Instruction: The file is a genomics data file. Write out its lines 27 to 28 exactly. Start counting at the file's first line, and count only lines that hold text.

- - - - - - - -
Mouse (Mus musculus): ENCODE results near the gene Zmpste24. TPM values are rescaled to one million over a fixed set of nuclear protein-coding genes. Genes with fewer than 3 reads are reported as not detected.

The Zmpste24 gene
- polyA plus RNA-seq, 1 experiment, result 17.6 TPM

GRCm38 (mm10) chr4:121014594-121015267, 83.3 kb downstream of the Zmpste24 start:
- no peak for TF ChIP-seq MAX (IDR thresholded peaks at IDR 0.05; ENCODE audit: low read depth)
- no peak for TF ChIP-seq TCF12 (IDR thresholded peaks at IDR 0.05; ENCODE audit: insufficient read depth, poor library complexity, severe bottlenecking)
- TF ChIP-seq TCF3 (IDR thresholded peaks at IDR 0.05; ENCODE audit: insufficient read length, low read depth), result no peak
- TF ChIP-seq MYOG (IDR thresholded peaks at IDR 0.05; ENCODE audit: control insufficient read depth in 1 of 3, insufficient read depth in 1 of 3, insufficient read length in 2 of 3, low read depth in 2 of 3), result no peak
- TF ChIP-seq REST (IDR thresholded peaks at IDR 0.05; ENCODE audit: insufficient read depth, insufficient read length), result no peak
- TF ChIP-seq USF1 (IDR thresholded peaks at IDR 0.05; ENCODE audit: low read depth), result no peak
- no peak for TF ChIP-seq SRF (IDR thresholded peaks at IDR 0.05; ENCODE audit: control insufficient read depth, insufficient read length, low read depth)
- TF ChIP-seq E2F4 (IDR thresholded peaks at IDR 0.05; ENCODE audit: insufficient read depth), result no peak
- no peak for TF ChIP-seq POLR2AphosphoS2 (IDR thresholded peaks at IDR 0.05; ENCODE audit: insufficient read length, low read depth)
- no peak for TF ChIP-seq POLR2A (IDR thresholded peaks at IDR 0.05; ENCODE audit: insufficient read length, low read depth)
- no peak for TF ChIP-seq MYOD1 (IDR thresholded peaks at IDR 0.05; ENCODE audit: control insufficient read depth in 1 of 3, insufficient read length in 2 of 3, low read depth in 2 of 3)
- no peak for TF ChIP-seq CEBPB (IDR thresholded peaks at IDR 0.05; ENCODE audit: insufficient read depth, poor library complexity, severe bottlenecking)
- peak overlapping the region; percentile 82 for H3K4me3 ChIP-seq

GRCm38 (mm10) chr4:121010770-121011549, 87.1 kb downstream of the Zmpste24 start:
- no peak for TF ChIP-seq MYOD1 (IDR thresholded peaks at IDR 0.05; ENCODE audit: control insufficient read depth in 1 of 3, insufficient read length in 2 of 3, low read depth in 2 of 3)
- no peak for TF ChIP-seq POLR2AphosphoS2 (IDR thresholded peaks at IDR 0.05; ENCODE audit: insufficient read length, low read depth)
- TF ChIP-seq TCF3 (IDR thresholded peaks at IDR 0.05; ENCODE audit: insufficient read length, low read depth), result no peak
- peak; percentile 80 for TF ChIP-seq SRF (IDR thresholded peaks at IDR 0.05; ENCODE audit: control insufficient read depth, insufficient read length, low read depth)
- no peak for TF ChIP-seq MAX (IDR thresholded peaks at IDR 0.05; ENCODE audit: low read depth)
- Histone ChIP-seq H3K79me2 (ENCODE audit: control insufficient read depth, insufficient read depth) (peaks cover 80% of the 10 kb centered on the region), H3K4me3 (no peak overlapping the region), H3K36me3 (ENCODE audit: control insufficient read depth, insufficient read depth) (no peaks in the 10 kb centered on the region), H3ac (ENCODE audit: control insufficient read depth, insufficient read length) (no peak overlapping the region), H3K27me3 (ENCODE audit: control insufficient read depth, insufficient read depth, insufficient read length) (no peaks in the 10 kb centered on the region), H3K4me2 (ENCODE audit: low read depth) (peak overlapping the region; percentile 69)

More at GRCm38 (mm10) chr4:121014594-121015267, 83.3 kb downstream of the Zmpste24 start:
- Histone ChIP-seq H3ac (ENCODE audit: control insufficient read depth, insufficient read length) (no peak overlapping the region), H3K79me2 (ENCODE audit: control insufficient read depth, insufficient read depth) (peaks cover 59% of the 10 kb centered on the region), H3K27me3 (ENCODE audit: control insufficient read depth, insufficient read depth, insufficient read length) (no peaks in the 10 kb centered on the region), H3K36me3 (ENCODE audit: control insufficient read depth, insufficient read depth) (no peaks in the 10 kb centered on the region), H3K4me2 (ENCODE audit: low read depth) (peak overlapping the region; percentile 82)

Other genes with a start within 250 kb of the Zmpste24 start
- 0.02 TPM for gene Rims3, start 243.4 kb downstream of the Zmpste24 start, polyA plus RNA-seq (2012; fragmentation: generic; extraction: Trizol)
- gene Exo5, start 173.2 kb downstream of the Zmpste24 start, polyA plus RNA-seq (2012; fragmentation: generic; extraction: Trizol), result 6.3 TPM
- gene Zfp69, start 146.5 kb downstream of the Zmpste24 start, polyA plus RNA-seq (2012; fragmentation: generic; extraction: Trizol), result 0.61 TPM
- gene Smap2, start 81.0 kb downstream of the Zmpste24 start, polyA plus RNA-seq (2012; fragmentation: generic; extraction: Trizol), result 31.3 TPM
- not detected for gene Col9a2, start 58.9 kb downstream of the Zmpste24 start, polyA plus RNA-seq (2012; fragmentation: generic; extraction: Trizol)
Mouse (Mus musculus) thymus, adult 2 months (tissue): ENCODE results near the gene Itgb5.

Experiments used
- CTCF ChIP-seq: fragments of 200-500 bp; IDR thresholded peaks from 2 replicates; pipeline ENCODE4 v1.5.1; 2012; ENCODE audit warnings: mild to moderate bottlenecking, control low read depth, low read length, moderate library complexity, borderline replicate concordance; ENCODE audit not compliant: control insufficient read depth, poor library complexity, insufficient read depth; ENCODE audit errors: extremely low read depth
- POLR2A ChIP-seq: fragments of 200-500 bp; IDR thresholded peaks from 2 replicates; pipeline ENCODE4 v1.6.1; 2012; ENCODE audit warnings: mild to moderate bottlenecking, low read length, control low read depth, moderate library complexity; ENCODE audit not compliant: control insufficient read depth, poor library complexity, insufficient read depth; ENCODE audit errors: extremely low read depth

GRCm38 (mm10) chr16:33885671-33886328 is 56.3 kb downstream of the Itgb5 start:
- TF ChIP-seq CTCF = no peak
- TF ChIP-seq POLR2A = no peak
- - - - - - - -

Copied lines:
Other genes with a start within 250 kb of the Zmpste24 start
- 0.02 TPM for gene Rims3, start 243.4 kb downstream of the Zmpste24 start, polyA plus RNA-seq (2012; fragmentation: generic; extraction: Trizol)